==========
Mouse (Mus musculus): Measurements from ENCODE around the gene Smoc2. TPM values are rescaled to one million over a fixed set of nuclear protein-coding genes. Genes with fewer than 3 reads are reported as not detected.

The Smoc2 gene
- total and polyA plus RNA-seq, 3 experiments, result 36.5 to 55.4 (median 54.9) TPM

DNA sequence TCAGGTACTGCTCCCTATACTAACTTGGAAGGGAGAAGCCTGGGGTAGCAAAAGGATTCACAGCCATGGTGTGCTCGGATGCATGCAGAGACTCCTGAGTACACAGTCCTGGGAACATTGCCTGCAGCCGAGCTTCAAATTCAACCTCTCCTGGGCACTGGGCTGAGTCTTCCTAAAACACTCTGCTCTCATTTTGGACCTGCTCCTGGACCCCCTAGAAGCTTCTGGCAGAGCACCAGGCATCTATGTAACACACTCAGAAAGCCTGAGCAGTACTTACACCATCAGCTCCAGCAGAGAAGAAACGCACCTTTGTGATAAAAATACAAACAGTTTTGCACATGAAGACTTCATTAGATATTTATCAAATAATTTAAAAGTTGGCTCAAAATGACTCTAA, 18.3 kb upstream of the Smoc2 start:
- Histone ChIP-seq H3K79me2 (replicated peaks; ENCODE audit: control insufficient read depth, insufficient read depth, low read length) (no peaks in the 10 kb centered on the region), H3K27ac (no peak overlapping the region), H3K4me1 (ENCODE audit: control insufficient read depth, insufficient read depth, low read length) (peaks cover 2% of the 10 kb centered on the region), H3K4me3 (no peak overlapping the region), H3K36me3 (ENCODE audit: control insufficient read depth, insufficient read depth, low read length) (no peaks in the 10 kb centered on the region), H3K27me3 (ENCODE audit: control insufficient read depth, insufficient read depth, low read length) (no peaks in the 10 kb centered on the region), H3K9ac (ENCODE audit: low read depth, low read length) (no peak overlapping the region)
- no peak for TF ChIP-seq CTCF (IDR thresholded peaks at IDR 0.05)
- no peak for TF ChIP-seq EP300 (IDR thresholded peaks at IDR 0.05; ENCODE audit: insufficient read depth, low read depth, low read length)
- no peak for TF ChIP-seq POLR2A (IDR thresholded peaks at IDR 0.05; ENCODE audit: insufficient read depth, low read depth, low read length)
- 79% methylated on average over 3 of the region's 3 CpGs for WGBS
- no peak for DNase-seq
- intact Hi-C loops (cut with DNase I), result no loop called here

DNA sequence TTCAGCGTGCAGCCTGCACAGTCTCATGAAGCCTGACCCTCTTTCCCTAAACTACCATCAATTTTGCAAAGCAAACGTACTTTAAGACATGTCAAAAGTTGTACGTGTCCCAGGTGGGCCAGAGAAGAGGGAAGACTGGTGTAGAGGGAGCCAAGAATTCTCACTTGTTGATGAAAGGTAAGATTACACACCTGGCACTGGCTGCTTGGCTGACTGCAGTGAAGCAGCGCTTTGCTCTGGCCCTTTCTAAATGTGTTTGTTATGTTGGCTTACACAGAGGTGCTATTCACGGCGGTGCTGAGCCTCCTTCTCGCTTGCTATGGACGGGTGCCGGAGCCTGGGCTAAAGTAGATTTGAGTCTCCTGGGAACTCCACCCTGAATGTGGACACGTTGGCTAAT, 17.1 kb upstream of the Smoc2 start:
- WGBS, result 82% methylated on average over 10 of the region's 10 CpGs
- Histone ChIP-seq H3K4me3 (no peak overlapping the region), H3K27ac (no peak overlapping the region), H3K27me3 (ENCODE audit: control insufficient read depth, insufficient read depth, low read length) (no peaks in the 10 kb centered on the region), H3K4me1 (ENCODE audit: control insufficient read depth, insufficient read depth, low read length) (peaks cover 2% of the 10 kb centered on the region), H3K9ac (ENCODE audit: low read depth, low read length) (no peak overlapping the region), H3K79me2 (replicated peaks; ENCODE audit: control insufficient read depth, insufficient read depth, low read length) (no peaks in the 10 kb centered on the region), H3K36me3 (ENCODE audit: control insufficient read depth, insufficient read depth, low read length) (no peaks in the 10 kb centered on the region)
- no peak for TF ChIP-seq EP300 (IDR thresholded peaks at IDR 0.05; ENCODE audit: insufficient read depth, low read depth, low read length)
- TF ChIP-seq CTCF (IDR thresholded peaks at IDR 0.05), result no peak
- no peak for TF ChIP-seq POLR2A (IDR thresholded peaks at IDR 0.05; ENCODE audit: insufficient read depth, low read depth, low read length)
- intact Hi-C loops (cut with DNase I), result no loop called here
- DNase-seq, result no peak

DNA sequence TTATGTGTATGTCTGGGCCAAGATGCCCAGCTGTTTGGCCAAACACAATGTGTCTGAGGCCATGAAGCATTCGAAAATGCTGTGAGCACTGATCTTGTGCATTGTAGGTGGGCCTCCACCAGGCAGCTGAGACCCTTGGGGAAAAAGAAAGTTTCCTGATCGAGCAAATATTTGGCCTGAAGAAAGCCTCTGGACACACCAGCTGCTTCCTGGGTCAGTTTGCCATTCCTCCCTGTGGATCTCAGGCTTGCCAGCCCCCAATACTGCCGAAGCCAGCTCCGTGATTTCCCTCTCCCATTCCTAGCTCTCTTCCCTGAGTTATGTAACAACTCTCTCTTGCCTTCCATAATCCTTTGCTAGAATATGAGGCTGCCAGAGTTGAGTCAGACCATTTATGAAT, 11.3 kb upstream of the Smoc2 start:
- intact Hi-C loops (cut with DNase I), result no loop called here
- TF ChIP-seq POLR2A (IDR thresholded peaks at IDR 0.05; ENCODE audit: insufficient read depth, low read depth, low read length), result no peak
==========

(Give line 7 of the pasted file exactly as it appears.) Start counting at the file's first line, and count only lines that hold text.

- no peak for TF ChIP-seq EP300 (IDR thresholded peaks at IDR 0.05; ENCODE audit: insufficient read depth, low read depth, low read length)